This new Super Mario game makes me want to get a Nintendo again

This new Super Mario game makes me want to get a Nintendo again

The new Super Mario 3D World game really looks like fun. Probably not as fun as the original Mario games, but _a lot. _Enough to make me want to buy a Nintendo and play it.

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The Next Great Mario Game

The Next Great Mario GameS

The people who make Super Mario 3D World want you to know that it's pretty great.

Well, of course they do. They created it. Their job is to get us playing and enjoying it. Their thoughts on the latest Mario game are about as objective as a soccer mom's evaluation of her kid's athletic performance.

But they're particularly proud of this one, and they speak of the upcoming Wii U game as if this is the next great Mario—the next big platformer that we'll hold up on the level of greats like Super Mario World and Super Mario Galaxy.

From what both Stephen and I have seen so far, it seems like they might be onto something there.

Earlier this week, I went to Nintendo's offices in midtown Manhattan for a group video conference with a handful of other reporters and three of Nintendo's top creative people in Tokyo, all of whom are working on Super Mario 3D Land.

This is what we saw on the big screen:

The Next Great Mario GameS

Photo via Nintendo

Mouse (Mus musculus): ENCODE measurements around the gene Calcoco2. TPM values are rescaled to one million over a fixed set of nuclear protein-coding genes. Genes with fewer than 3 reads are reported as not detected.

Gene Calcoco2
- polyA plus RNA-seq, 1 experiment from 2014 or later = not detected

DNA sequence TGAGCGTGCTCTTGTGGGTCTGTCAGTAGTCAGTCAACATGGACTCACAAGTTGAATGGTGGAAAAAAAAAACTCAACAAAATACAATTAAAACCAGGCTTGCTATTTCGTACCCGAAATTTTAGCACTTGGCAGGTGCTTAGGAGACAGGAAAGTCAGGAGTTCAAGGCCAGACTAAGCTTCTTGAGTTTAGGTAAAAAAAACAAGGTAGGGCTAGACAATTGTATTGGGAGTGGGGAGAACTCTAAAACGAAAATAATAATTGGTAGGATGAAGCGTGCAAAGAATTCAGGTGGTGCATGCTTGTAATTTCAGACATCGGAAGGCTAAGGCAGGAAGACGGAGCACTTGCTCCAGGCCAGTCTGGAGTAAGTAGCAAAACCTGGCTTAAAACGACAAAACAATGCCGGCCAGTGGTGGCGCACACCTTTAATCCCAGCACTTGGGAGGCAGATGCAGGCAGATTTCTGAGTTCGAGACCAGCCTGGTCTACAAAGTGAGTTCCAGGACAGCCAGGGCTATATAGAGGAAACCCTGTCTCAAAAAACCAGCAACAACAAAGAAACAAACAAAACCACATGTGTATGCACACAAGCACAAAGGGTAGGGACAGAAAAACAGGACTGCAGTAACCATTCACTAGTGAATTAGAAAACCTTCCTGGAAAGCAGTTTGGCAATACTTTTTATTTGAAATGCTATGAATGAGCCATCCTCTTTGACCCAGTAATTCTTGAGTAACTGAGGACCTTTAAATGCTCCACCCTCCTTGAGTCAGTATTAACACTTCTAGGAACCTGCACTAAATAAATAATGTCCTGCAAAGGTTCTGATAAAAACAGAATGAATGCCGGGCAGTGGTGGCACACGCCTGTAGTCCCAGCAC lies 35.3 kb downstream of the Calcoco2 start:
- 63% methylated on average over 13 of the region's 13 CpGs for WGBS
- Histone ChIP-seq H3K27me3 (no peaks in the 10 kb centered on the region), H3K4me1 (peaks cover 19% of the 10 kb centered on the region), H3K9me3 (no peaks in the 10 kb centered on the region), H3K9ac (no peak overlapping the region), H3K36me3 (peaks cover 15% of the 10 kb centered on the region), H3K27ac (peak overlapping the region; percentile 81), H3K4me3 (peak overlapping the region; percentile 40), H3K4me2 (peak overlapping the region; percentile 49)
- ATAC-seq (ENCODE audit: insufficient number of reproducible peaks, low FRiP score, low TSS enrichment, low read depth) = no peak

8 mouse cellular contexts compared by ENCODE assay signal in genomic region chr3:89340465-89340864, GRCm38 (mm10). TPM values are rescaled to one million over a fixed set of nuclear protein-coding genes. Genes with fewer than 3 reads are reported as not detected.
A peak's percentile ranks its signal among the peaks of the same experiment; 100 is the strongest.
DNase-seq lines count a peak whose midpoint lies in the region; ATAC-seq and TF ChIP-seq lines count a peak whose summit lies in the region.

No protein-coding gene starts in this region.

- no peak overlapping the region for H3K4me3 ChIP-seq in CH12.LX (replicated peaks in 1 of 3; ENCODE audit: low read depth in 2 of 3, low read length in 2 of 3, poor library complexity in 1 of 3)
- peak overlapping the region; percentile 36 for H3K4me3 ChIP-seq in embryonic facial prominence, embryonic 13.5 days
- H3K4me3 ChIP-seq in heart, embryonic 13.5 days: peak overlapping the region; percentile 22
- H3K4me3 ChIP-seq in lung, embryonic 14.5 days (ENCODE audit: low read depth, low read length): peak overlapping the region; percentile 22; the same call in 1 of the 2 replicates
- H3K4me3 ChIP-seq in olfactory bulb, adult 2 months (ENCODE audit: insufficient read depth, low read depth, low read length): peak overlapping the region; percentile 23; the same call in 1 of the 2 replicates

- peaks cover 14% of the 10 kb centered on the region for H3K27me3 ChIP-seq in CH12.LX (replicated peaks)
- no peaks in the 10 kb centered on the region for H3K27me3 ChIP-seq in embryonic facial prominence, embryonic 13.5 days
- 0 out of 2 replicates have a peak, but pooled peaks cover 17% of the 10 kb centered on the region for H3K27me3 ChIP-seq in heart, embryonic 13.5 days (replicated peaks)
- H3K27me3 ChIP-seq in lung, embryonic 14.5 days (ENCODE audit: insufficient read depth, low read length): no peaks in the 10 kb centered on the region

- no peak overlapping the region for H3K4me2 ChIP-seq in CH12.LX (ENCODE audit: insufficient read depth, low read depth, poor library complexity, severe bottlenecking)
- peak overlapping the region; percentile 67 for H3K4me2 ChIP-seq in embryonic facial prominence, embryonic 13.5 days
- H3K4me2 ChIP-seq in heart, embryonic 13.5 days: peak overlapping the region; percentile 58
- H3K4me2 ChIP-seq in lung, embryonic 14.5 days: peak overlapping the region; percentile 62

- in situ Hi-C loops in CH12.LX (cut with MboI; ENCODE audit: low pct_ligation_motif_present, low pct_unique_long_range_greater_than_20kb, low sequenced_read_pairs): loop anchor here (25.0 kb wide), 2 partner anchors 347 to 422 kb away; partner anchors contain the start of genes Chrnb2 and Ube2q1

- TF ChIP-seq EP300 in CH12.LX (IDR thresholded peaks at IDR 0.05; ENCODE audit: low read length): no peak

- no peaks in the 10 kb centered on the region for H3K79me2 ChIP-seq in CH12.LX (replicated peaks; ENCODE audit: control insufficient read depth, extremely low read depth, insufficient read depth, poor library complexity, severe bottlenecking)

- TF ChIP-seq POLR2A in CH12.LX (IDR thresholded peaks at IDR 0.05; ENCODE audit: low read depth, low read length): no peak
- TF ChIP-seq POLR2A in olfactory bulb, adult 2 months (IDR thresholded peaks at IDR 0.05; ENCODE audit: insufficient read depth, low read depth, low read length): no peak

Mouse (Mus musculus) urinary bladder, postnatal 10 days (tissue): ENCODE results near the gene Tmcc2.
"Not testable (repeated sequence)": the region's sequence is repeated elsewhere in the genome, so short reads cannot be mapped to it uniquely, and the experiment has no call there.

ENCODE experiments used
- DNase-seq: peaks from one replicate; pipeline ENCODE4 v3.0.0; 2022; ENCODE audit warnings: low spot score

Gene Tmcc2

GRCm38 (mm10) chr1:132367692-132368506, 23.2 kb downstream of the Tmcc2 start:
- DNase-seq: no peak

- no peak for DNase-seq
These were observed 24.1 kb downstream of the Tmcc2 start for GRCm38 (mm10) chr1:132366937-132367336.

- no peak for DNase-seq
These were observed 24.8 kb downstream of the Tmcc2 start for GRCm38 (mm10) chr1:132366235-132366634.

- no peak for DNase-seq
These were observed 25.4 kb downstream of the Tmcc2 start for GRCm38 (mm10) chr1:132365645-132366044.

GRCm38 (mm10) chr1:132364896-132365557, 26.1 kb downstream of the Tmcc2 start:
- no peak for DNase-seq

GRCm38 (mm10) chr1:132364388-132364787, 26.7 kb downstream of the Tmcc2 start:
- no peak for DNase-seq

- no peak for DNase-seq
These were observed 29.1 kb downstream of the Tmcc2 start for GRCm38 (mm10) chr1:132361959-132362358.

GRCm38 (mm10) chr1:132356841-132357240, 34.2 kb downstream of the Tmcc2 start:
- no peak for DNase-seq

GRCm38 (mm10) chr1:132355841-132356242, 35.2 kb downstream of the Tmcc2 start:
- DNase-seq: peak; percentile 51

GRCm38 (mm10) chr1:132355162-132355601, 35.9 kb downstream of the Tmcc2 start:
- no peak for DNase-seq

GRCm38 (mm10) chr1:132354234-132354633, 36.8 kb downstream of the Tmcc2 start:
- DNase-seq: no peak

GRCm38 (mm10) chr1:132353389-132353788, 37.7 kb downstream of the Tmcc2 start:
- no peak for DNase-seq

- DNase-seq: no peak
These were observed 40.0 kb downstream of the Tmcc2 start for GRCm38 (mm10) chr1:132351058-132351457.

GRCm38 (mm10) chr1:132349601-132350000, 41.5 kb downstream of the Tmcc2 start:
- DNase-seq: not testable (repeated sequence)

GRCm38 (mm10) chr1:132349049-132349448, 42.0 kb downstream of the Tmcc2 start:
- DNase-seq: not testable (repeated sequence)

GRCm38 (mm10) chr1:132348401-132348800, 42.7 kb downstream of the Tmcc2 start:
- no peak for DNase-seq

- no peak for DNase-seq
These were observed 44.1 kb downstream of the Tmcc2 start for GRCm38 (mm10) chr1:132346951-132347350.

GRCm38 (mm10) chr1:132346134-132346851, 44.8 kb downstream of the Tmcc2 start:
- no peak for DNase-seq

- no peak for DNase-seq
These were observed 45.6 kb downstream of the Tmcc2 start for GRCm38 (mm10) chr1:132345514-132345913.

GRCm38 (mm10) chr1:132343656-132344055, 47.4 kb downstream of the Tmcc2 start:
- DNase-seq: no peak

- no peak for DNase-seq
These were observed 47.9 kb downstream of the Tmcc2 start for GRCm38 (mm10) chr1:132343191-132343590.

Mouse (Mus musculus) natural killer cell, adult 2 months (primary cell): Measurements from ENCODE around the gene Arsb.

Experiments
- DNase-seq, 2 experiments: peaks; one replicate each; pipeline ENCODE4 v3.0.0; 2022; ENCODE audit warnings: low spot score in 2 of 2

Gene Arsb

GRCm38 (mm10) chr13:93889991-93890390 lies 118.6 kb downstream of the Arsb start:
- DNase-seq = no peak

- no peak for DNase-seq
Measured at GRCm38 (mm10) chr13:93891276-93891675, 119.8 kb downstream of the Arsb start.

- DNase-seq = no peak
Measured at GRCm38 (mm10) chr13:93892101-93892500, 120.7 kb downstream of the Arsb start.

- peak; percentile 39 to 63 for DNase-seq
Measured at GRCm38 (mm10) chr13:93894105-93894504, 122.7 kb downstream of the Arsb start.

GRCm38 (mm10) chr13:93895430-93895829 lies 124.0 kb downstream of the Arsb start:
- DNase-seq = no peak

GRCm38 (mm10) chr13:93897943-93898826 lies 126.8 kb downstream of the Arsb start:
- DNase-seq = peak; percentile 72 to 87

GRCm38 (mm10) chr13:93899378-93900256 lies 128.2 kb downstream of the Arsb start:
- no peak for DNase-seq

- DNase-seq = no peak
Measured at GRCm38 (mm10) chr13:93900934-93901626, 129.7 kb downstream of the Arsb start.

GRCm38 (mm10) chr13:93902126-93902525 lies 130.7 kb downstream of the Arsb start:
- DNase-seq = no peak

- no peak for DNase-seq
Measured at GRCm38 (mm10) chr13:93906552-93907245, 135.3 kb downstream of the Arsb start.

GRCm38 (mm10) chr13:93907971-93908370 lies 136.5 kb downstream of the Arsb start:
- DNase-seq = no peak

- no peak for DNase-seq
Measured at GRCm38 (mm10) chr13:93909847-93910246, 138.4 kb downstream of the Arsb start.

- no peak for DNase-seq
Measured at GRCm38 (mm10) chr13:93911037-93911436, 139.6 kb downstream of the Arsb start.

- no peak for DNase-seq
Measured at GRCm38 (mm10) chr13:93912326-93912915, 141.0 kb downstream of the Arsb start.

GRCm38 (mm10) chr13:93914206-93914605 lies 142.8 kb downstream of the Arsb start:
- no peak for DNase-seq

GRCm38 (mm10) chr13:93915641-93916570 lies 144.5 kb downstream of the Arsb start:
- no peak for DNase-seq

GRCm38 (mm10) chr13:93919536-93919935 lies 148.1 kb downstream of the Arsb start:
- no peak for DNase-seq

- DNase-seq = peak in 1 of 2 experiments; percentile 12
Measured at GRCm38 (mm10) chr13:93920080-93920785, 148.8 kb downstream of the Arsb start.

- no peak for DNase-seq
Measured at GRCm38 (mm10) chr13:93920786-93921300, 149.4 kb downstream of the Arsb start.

On the left is Yoshiaki Koizumi, a producer on the game. On the right is Kenta Motokura, one of the two directors. In the middle is the man who made Nintendo what it is today: Shigeru Miyamoto, creator of Mario, and the person who, before the video conference started, actually arranged all those cat dolls so they'd be framed perfectly in the camera shot.

These guys belong to EAD Tokyo, Nintendo's top development wing. They were responsible for the fantastic Super Mario 3D Land, and the stellar Galaxy games before that. They've got some ideas about what makes a Mario game great. And they think they've done it here.

"The joy of a 3D Mario game for me is really that you’re able to move freely in any direction and use lots of different fun actions while exploring a world," said Miyamoto, speaking through a translator. "The joy of a 2D Mario game for me is that anyone can play these games and have a good time, even if it’s their first time playing a game. There’s a certain kind of simplicity to the concept of simply proceeding in one direction and reaching the goal.

"The first time I think that we brought all of these disparate elements from these two different series together was in Super Mario 3D Land. But in the case of Super Mario 3D World, I think that we’ve found a way to evolve further in incorporating all of these elements, or have reached another goal, if you will.

"Now that’s not to say that we may not make more games in the vein of Super Mario Galaxy in the future. I’d certainly like to consider that possibility. But our goal right now is to expose as many people as possible to this type of gameplay in a 3D world. And I think what we’ve come up with here is the most balanced system in which to do this."